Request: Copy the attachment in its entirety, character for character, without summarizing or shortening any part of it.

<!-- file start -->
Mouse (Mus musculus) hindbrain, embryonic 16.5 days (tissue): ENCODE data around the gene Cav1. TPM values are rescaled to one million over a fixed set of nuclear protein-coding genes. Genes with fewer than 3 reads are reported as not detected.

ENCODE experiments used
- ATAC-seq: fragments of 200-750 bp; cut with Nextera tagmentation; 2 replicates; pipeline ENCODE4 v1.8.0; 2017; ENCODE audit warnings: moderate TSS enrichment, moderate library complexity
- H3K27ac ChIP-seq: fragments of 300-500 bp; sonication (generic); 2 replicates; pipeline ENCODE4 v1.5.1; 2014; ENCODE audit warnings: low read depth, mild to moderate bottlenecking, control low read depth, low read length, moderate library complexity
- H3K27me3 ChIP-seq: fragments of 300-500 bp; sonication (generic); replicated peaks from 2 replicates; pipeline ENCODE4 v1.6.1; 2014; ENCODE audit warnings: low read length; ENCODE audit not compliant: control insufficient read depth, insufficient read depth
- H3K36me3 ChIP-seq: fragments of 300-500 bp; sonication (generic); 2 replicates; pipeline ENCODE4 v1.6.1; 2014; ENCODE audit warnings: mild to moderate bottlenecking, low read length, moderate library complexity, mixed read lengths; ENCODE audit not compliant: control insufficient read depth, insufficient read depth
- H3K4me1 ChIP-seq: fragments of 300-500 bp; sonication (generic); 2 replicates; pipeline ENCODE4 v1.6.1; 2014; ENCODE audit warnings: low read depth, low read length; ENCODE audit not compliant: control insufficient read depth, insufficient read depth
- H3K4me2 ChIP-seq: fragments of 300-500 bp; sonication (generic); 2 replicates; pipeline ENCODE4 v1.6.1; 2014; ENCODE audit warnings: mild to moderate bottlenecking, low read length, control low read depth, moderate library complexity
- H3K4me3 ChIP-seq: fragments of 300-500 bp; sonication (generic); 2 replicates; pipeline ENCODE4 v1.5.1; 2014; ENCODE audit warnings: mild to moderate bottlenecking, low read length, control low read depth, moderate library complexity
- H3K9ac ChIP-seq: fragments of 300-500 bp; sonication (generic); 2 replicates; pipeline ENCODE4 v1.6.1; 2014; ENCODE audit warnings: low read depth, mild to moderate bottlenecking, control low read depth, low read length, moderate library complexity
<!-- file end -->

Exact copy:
Mouse (Mus musculus) hindbrain, embryonic 16.5 days (tissue): ENCODE data around the gene Cav1. TPM values are rescaled to one million over a fixed set of nuclear protein-coding genes. Genes with fewer than 3 reads are reported as not detected.

ENCODE experiments used
- ATAC-seq: fragments of 200-750 bp; cut with Nextera tagmentation; 2 replicates; pipeline ENCODE4 v1.8.0; 2017; ENCODE audit warnings: moderate TSS enrichment, moderate library complexity
- H3K27ac ChIP-seq: fragments of 300-500 bp; sonication (generic); 2 replicates; pipeline ENCODE4 v1.5.1; 2014; ENCODE audit warnings: low read depth, mild to moderate bottlenecking, control low read depth, low read length, moderate library complexity
- H3K27me3 ChIP-seq: fragments of 300-500 bp; sonication (generic); replicated peaks from 2 replicates; pipeline ENCODE4 v1.6.1; 2014; ENCODE audit warnings: low read length; ENCODE audit not compliant: control insufficient read depth, insufficient read depth
- H3K36me3 ChIP-seq: fragments of 300-500 bp; sonication (generic); 2 replicates; pipeline ENCODE4 v1.6.1; 2014; ENCODE audit warnings: mild to moderate bottlenecking, low read length, moderate library complexity, mixed read lengths; ENCODE audit not compliant: control insufficient read depth, insufficient read depth
- H3K4me1 ChIP-seq: fragments of 300-500 bp; sonication (generic); 2 replicates; pipeline ENCODE4 v1.6.1; 2014; ENCODE audit warnings: low read depth, low read length; ENCODE audit not compliant: control insufficient read depth, insufficient read depth
- H3K4me2 ChIP-seq: fragments of 300-500 bp; sonication (generic); 2 replicates; pipeline ENCODE4 v1.6.1; 2014; ENCODE audit warnings: mild to moderate bottlenecking, low read length, control low read depth, moderate library complexity
- H3K4me3 ChIP-seq: fragments of 300-500 bp; sonication (generic); 2 replicates; pipeline ENCODE4 v1.5.1; 2014; ENCODE audit warnings: mild to moderate bottlenecking, low read length, control low read depth, moderate library complexity
- H3K9ac ChIP-seq: fragments of 300-500 bp; sonication (generic); 2 replicates; pipeline ENCODE4 v1.6.1; 2014; ENCODE audit warnings: low read depth, mild to moderate bottlenecking, control low read depth, low read length, moderate library complexity